Wednesday, April 22, 2009

Psychotronik Advice #7

DEAR ABBY: I am a 12-year-old girl and have a 10-year-old brother with autism. At school there are many kids who have special needs, and I try my best to befriend them.

A large number of students are unbelievably cruel to these people. They call them names and make fun of them right to their faces. Sometimes they don't do it in front of the person, but I also think it is very rude to talk about people behind their backs.

When I see or hear it happen, I would like to be able to say something to help them understand that what they are doing is not acceptable. What should I do when I am caught in these situations? -- TRYING TO MAKE A DIFFERENCE IN OHIO

DEAR TRYING TO MAKE A DIFFERENCE: People who ridicule others because they are physically or developmentally disabled sometimes do it for attention because it makes them feel superior or because they don't realize the damage they are doing.

One way to correct the perpetrators would be to speak up and say you don't think what they are doing is funny because you have a brother who struggles every day with the challenges of autism. You should also talk to a counselor or the principal of your school, describe what has been happening and suggest that the student body could benefit from sensitivity training regarding discrimination, which is offered at many schools.

DEAR TRYING TO MAKE A DIFFERENCE: Don't fucking say a thing! Have you ever heard the expression, "It's always safer in the eye of the storm?" That means fit in with the rest of the group or suffer. Let me run through the scenario for you if I may,

"Hey guys, you shouldn't make fun of people with handicaps, they are people too and they have feelings! It's wrong!"

"Shut up, bitch. That's retarded."

"Don't say that! My brother is mentally handicapped, he has autism!"

"You hear that guys? The bitch has a retarded brother, that makes her retarded." And then you spend a couple years of your life being ridiculed. Just let it be.


If you feel strongly about it, and it eats at your soul, and it consumes your every waking second, and there is no other option, dress up like a creature of the night and take your vengeance and lash out against those that have wronged you.

Either of these two options are the best way to go.

DEAR ABBY: My sister-in-law was unhappy in her relationship, so my husband and I offered to let her stay with us. We moved her and all her stuff into our home. We even kicked our 3-year-old out of his room so she could have privacy.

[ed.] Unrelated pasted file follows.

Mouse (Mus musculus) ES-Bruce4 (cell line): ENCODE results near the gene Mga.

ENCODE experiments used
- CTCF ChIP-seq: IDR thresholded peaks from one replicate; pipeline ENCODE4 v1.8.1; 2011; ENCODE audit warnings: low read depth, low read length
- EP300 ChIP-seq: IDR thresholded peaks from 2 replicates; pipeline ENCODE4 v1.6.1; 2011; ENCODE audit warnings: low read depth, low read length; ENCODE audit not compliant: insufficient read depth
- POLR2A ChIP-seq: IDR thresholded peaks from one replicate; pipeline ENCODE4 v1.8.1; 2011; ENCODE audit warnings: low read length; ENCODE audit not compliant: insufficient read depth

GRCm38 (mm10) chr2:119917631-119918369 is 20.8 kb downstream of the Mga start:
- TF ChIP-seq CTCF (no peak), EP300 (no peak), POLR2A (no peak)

She stayed with us for two nights, then went to her mother's. She was gone a week, then came back and spent one night. Then she returned to her mom's for two weeks. Most of her things are still here, but she hasn't said she's living with her mother permanently.

Do I still have a houseguest? I'd like to give my son his room back, but I don't want to be rude to my possible guest. -- POSSIBLE HOSTESS

DEAR POSSIBLE HOSTESS: Your little boy needs his room back! Unless you are ready to establish some boundaries, your sister-in-law could bounce back and forth indefinitely. It's time for you and your husband to talk to his sister and his mother and determine where his sister plans to nest, because it is unfair to use your son's bedroom as a storage locker.

DEAR POSSIBLE HOSTESS: Two things. If the chick has good taste: have a yard sale. If she has bad taste: have a bonfire. Don't tolerate her indecisiveness.

DEAR ABBY: Several months ago, my husband -- whose eyesight is fading rapidly -- was forced to depend on a cane indicating that he is blind. Since then, we have encountered many individuals who have no idea what a red-tipped white cane means.

We have heard people say things like, "Isn't that fancy!" or, "I love the way you decorated your cane for the Christmas season."

Abby, please inform your readers that a white cane with a red tip is not a fashion accessory or a personal whim. Its purpose is to allow a vision-impaired person to move around independently. Vision impairment also affects a person's balance. People have brushed past my husband, bumped into him and expressed annoyance because his slowness held them up.

I'm sure a "word to the wise" from you would make a decided difference. -- NANCY IN LACONIA, N.H.

DEAR NANCY: I'm pleased to help you spread the word, and you have described the situation very well. Allow me to add this: It's rude -- and can be dangerous -- to touch a stranger without permission. Not only could it cause the person to react in a hostile fashion, if he or she is blind, it could cause a nasty fall.

DEAR NANCY: To be fair to those people who don't give a shit about your husbands dissability, there are more of us than you. You don't surround us, we surround you! And we'll knock over as many blind people as it takes to live in a blissful state of ignorance. THIS IS OUR STAND! IT IS YOUR HUSBANDS FALL!


Charlie Wilkins said...

More brilliance, Ramon! Keep up the good work!

Eish said...